Scenario 2: Faces Request generates Non Faces Response
A JSF page rendered through the RENDER RESPONSE PHASE when submitted may render a non JSF page without JSF tags. The RENDER RESPONSE PHASE is skipped and so are all the intermediate steps in the life cycle.
Scenario 3: Faces Request generates Faces Response
This is the most common scenario in a JSF life cycle. A JSF page rendered by a RENDER RESPONSE PHASE generates a Faces request mapped ot the Faces Servlet. All convertors, validators and listeners are invoked as part of the JSF life cycle and a Faces Response is rendered. This process is described below:
The following shows the complete steps from Faces Request to Faces Response.
When a request is made from a JSF page i.e. Faces Request postback- such as submission of a JSF page, the JSF implementation restores the view(tree of JSF UI components) by using state information saved on the server or client.
If this is a fresh request for a JSF page, an empty view comprising of JSF UI components is created and moves to the RENDER RESPONSE PHASE bypassing intermediate steps.
After the view is restored, the component tree extracts the request values and stores it, after conversion. If the conversion fails, validation errors are generated. If any listeners are registered, the JSF implementation broadcasts events to these listeners. In short components are set new values, messages and events are queued.
The JSF implementation processes all validator registred with the UI components and applies these rules to the stored value in the JSF UI componenets. If values are invalid, error messages are generated, and the cycle moves to RENDER RESPONSE PHASE and displays all error message queue up. If events have been queued up at this stage, the JSF implementation broadcasts tehm tho these liseteners.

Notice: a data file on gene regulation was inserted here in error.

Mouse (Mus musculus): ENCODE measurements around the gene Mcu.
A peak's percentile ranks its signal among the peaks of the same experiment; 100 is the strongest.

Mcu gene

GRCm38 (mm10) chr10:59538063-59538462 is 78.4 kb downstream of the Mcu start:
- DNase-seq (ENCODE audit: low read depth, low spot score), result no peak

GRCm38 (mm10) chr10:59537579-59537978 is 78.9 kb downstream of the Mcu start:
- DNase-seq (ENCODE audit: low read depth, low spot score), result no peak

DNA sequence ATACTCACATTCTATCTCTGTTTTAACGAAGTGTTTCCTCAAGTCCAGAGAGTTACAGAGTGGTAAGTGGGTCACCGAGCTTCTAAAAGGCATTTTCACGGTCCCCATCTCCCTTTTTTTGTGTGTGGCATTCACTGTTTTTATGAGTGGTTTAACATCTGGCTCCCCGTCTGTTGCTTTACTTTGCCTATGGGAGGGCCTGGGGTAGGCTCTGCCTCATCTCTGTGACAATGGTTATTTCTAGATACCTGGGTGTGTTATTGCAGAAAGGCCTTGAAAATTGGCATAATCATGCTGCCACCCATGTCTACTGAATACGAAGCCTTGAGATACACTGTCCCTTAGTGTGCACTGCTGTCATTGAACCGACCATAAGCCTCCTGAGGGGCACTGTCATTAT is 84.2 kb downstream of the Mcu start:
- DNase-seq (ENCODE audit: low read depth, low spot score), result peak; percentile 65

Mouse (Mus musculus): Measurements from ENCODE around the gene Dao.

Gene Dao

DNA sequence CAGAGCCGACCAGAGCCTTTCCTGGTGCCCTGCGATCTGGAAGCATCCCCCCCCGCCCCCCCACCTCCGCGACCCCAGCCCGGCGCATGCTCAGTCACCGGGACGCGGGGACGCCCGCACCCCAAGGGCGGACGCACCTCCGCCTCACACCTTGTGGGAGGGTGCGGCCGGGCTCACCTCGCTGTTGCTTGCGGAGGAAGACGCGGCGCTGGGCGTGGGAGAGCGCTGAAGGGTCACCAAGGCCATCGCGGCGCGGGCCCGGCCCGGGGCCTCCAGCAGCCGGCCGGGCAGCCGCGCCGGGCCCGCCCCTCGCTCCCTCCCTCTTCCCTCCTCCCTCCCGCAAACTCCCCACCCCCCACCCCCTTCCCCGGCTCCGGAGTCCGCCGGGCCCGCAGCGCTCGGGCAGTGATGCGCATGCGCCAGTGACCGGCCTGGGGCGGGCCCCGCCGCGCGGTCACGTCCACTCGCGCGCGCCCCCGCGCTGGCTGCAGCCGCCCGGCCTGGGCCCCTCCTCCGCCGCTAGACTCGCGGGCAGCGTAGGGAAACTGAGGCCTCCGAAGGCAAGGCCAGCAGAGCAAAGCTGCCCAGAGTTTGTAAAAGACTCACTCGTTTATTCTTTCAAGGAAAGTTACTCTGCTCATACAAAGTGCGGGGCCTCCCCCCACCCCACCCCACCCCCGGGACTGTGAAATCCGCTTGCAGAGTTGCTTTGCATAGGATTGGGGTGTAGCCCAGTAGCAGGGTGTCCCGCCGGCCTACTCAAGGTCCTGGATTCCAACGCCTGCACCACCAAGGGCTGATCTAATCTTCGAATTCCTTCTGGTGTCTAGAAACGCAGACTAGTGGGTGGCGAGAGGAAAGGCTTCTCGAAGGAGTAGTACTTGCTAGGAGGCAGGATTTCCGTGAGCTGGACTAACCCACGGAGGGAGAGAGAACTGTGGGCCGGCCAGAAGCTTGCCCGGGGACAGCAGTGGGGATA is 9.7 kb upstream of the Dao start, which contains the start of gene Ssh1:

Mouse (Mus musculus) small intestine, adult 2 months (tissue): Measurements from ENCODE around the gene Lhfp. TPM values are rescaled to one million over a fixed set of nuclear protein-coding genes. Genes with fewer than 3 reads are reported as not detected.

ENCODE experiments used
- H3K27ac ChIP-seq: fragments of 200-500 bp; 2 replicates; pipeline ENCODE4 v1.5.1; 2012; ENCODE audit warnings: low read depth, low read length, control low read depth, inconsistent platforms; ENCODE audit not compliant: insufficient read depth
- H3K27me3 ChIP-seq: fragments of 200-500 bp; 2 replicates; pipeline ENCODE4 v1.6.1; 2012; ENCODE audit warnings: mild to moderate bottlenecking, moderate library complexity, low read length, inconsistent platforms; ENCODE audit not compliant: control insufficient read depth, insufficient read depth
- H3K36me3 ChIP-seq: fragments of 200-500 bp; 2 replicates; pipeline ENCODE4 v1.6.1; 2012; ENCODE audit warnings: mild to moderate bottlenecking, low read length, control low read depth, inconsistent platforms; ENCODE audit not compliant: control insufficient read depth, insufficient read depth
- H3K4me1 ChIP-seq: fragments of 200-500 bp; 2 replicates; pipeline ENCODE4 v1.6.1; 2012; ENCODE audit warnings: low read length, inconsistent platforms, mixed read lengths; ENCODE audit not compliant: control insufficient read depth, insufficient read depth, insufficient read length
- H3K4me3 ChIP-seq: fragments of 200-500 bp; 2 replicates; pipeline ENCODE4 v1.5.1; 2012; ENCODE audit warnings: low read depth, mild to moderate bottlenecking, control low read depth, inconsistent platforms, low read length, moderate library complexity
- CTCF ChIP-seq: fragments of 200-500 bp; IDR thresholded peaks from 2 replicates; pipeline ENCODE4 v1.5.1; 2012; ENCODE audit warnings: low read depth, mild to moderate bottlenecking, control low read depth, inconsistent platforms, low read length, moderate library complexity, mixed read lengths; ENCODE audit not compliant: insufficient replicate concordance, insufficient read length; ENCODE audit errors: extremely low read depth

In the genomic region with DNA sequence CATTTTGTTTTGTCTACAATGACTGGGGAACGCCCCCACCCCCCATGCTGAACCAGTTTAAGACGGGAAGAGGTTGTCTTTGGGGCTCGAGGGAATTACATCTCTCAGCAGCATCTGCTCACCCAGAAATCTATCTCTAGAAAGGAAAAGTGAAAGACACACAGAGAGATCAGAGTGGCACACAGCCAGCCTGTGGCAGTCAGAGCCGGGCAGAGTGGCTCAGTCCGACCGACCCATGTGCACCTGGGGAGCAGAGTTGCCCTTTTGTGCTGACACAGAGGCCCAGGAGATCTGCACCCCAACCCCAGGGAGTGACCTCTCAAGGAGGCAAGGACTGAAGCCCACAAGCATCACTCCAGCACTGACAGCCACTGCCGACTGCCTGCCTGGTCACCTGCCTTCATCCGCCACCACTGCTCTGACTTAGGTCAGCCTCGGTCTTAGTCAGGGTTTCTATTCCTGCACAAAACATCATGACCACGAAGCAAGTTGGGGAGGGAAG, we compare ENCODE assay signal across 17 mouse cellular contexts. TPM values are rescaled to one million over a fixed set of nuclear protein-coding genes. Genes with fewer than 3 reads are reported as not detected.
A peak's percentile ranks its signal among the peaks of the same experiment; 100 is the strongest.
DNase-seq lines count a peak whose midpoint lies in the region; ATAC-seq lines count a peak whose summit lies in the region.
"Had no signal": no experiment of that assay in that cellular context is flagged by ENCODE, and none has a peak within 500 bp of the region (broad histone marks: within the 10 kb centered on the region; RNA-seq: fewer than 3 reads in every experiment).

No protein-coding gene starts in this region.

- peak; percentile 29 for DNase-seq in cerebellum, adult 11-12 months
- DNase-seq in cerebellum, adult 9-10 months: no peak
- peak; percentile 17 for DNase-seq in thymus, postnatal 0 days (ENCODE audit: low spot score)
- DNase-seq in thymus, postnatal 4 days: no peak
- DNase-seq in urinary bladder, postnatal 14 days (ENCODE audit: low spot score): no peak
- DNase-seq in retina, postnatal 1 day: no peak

The JSF implementation updates the model (JSF backing beans) with values from the UI componenets. If the conversion from UI component data types to model data types fails, errors are generated and queued up and the cycle moves to the RENDER RESPONSE PHASE Where these error messages are displayed. If events are queued up at this stage the JSF implementation broadcasts them to interested listeners.
The JSF implementation consults the application configuration and processes the request by handlers after which the navigation rules are looked up to find which view is to be shown. The cycle then moves to the RENDER RESPONSE PHASE. If events are fired these broadcast to interested listeners.
The JSF implementation hands delegates the remaining steps to the JSP container to render the Faces view.
If the request is postback the errors that were encountered in the above steps will be displayed on the original page.
The state of the response is saved to make it available to the next RESTORE VIEW PHASE.
If this is a fresh request the components are already added to the tree creating an empty view, and this will be rendered by the JSP container.

About cuppajavamattiz
Matty Jacob - Avid technical blogger with interests in J2EE, Web Application Servers, Web frameworks, Open source libraries, Relational Databases, Web Services, Source control repositories, ETL, IDE Tools and related technologies.

Leave a Reply

Fill in your details below or click an icon to log in:

WordPress.com Logo

You are commenting using your WordPress.com account. Log Out /  Change )

Google photo

You are commenting using your Google account. Log Out /  Change )

Twitter picture

You are commenting using your Twitter account. Log Out /  Change )

Facebook photo

You are commenting using your Facebook account. Log Out /  Change )

Connecting to %s

%d bloggers like this: